Do you think men are from Mars and women are from Venus, even in the office? Or do you think both sexes approach their jobs—including management jobs—the same way, and any differences have to do with their skill sets, not gender?
Whether differences between the sexes are real, perceived or rooted in personal bias, bring up the subject of whether working for a female boss is different from working for a male boss, and you’re guaranteed a spirited debate.
Does it matter who you work for? Maybe not. But plenty of studies say gender can affect how a boss or co-worker makes choices and interacts with employees. That means learning about biological and sociological differences might help you get along better with everyone—which could make you known as an adaptable employee.
At the same time, demonstrating you’re adept to the gender roles of 2013 instead of 1953 (you know, like never making a snarky comment about the female boss having a male secretary) will make you look professional.
Here are four ways to make sure you’re gender savvy at work:
1. When you make small talk, don’t revert to gender stereotypes.
Yes, most men like sports. Sure, plenty of women like to cook and bake. But if your female boss is a huge Red Sox fan, don’t ask her what she plans to prepare for the picnic potluck. Talk about batting averages instead. Once you know a boss’s favorite team, keep an eye on sports websites so you have something to say.
2. Use each sex’s communication style to your advantage.
Many recent studies highlight the different ways men and women communicate. Whether you agree or not, reading about these theories will help you build your skill arsenal.
Sophie Hahn and Anne Litwin published a great article that listed gender perceptions in the workplace. Among those they highlighted were, when it comes to problem solving, women are more intuitive (they trust their instincts first), and men are more linear (they won’t trust intuition until someone presents proof). When there’s a conflict at work, women seek to create harmony, whereas men accept conflict as normal.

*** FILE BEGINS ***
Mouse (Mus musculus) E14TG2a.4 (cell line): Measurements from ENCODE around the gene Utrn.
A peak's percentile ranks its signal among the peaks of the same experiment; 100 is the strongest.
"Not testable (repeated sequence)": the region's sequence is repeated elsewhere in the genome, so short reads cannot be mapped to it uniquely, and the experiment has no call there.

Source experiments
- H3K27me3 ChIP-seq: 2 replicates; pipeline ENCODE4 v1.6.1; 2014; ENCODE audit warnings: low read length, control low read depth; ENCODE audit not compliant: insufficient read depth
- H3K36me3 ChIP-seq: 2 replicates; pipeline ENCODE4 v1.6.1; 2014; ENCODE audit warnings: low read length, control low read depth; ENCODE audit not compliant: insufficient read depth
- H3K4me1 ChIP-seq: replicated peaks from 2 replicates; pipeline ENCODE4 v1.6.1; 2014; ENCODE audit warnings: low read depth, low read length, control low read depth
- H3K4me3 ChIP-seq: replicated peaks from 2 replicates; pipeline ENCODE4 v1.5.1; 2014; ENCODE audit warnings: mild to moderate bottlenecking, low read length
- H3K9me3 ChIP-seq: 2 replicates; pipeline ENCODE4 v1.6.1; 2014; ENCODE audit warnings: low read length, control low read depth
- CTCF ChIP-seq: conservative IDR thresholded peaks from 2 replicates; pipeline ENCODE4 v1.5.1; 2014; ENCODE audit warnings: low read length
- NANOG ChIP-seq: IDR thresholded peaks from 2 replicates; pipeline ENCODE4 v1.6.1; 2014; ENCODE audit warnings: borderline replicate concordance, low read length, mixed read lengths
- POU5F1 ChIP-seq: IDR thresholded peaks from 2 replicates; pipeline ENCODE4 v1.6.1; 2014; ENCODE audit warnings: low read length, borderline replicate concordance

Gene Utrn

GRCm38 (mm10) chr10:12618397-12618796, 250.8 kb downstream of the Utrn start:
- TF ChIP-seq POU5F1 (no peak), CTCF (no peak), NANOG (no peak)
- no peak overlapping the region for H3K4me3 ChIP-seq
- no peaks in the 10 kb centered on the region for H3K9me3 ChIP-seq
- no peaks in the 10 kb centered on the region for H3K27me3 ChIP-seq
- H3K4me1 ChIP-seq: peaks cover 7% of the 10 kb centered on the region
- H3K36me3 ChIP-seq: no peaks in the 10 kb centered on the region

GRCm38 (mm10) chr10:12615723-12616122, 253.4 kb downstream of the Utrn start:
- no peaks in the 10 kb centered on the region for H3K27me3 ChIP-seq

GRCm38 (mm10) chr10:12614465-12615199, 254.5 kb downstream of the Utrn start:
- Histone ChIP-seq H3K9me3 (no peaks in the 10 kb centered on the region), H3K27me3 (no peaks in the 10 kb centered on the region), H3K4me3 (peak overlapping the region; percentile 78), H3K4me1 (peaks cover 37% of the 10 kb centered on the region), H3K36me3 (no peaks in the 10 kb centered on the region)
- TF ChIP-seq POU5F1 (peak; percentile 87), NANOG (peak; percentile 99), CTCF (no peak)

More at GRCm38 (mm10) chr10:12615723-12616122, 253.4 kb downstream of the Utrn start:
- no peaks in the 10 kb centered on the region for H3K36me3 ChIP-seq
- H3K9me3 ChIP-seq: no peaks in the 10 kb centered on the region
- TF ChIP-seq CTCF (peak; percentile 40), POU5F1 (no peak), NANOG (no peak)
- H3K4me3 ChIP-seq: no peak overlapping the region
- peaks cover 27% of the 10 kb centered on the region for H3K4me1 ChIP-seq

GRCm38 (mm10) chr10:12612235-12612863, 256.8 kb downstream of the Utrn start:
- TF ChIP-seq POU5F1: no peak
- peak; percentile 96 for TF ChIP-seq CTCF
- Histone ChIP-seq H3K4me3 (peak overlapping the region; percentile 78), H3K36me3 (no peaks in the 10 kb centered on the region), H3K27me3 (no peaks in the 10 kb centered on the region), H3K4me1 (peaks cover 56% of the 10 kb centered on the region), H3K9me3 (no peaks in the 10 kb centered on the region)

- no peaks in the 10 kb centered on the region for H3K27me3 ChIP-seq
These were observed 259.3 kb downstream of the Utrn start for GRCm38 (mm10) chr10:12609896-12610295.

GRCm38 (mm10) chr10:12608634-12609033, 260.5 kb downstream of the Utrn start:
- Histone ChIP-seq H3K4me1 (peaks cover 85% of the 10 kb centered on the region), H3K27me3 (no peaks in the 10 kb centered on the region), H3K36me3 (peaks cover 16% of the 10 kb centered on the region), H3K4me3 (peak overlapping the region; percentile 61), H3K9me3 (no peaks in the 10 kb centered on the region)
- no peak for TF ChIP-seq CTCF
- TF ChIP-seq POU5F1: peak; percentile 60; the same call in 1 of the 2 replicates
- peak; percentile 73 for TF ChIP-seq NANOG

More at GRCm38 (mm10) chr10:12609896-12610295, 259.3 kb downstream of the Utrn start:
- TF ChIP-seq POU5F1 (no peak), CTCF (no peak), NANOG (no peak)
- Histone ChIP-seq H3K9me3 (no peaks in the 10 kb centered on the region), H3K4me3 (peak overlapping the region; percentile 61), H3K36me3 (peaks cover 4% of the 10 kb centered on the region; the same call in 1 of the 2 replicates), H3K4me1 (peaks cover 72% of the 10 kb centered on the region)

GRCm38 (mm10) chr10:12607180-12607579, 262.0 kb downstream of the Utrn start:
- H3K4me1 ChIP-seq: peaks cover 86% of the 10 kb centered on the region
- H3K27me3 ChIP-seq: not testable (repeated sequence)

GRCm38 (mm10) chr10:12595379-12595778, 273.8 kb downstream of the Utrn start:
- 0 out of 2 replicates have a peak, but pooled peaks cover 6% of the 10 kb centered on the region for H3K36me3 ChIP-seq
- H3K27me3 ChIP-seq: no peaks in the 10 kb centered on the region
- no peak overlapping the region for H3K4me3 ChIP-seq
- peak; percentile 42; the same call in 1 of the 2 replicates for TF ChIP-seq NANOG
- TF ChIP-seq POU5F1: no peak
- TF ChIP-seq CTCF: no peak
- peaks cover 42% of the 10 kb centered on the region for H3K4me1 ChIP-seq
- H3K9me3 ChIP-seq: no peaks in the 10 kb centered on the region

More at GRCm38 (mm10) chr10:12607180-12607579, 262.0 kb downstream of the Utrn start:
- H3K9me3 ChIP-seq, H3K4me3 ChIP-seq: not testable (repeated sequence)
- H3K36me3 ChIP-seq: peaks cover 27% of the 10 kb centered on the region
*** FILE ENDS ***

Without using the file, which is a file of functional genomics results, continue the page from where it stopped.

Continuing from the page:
Do those theories sound familiar to you? If so, how can you use that knowledge to be a more valuable and helpful worker?
3. Be accommodating and polite when a new baby arrives.
If your boss is pregnant, be kind and supportive during the pregnancy, and make sure you don’t say anything that suggests her maternity leave is a vacation or time off. When she returns, ask how the family is doing. Do the same for a man returning from paternity leave. The key is to appear thoughtful and helpful, but never nosy.
Never ask someone with twins whether they used fertility drugs. Don’t ask for details about an adopted child’s “background.” If the new baby is joining a family with two mommies or daddies, don’t ask “Which one of you contributed the …”
You’d think it would be unnecessary to list these don’ts, but amazingly, people say this stuff all the time.
All you ever need to say to a boss or colleague is, “Congratulations! How wonderful for your family.”
4. Never assume anyone’s abilities.
Have you ever seen someone make this mistake before: “Wow, Susan, I never would have guessed you knew code, because … uh …”?
Statistically speaking women are less likely to be computer programmers, but making assumptions about people’s abilities won’t win you any love in the office.
Robbie Abed is a technologist and career aficionado. His mission is to help talented people find jobs through his book “Fire Me, I Beg You” and personal blog. This article first appeared on Brazen Life, a career blog for young professionals.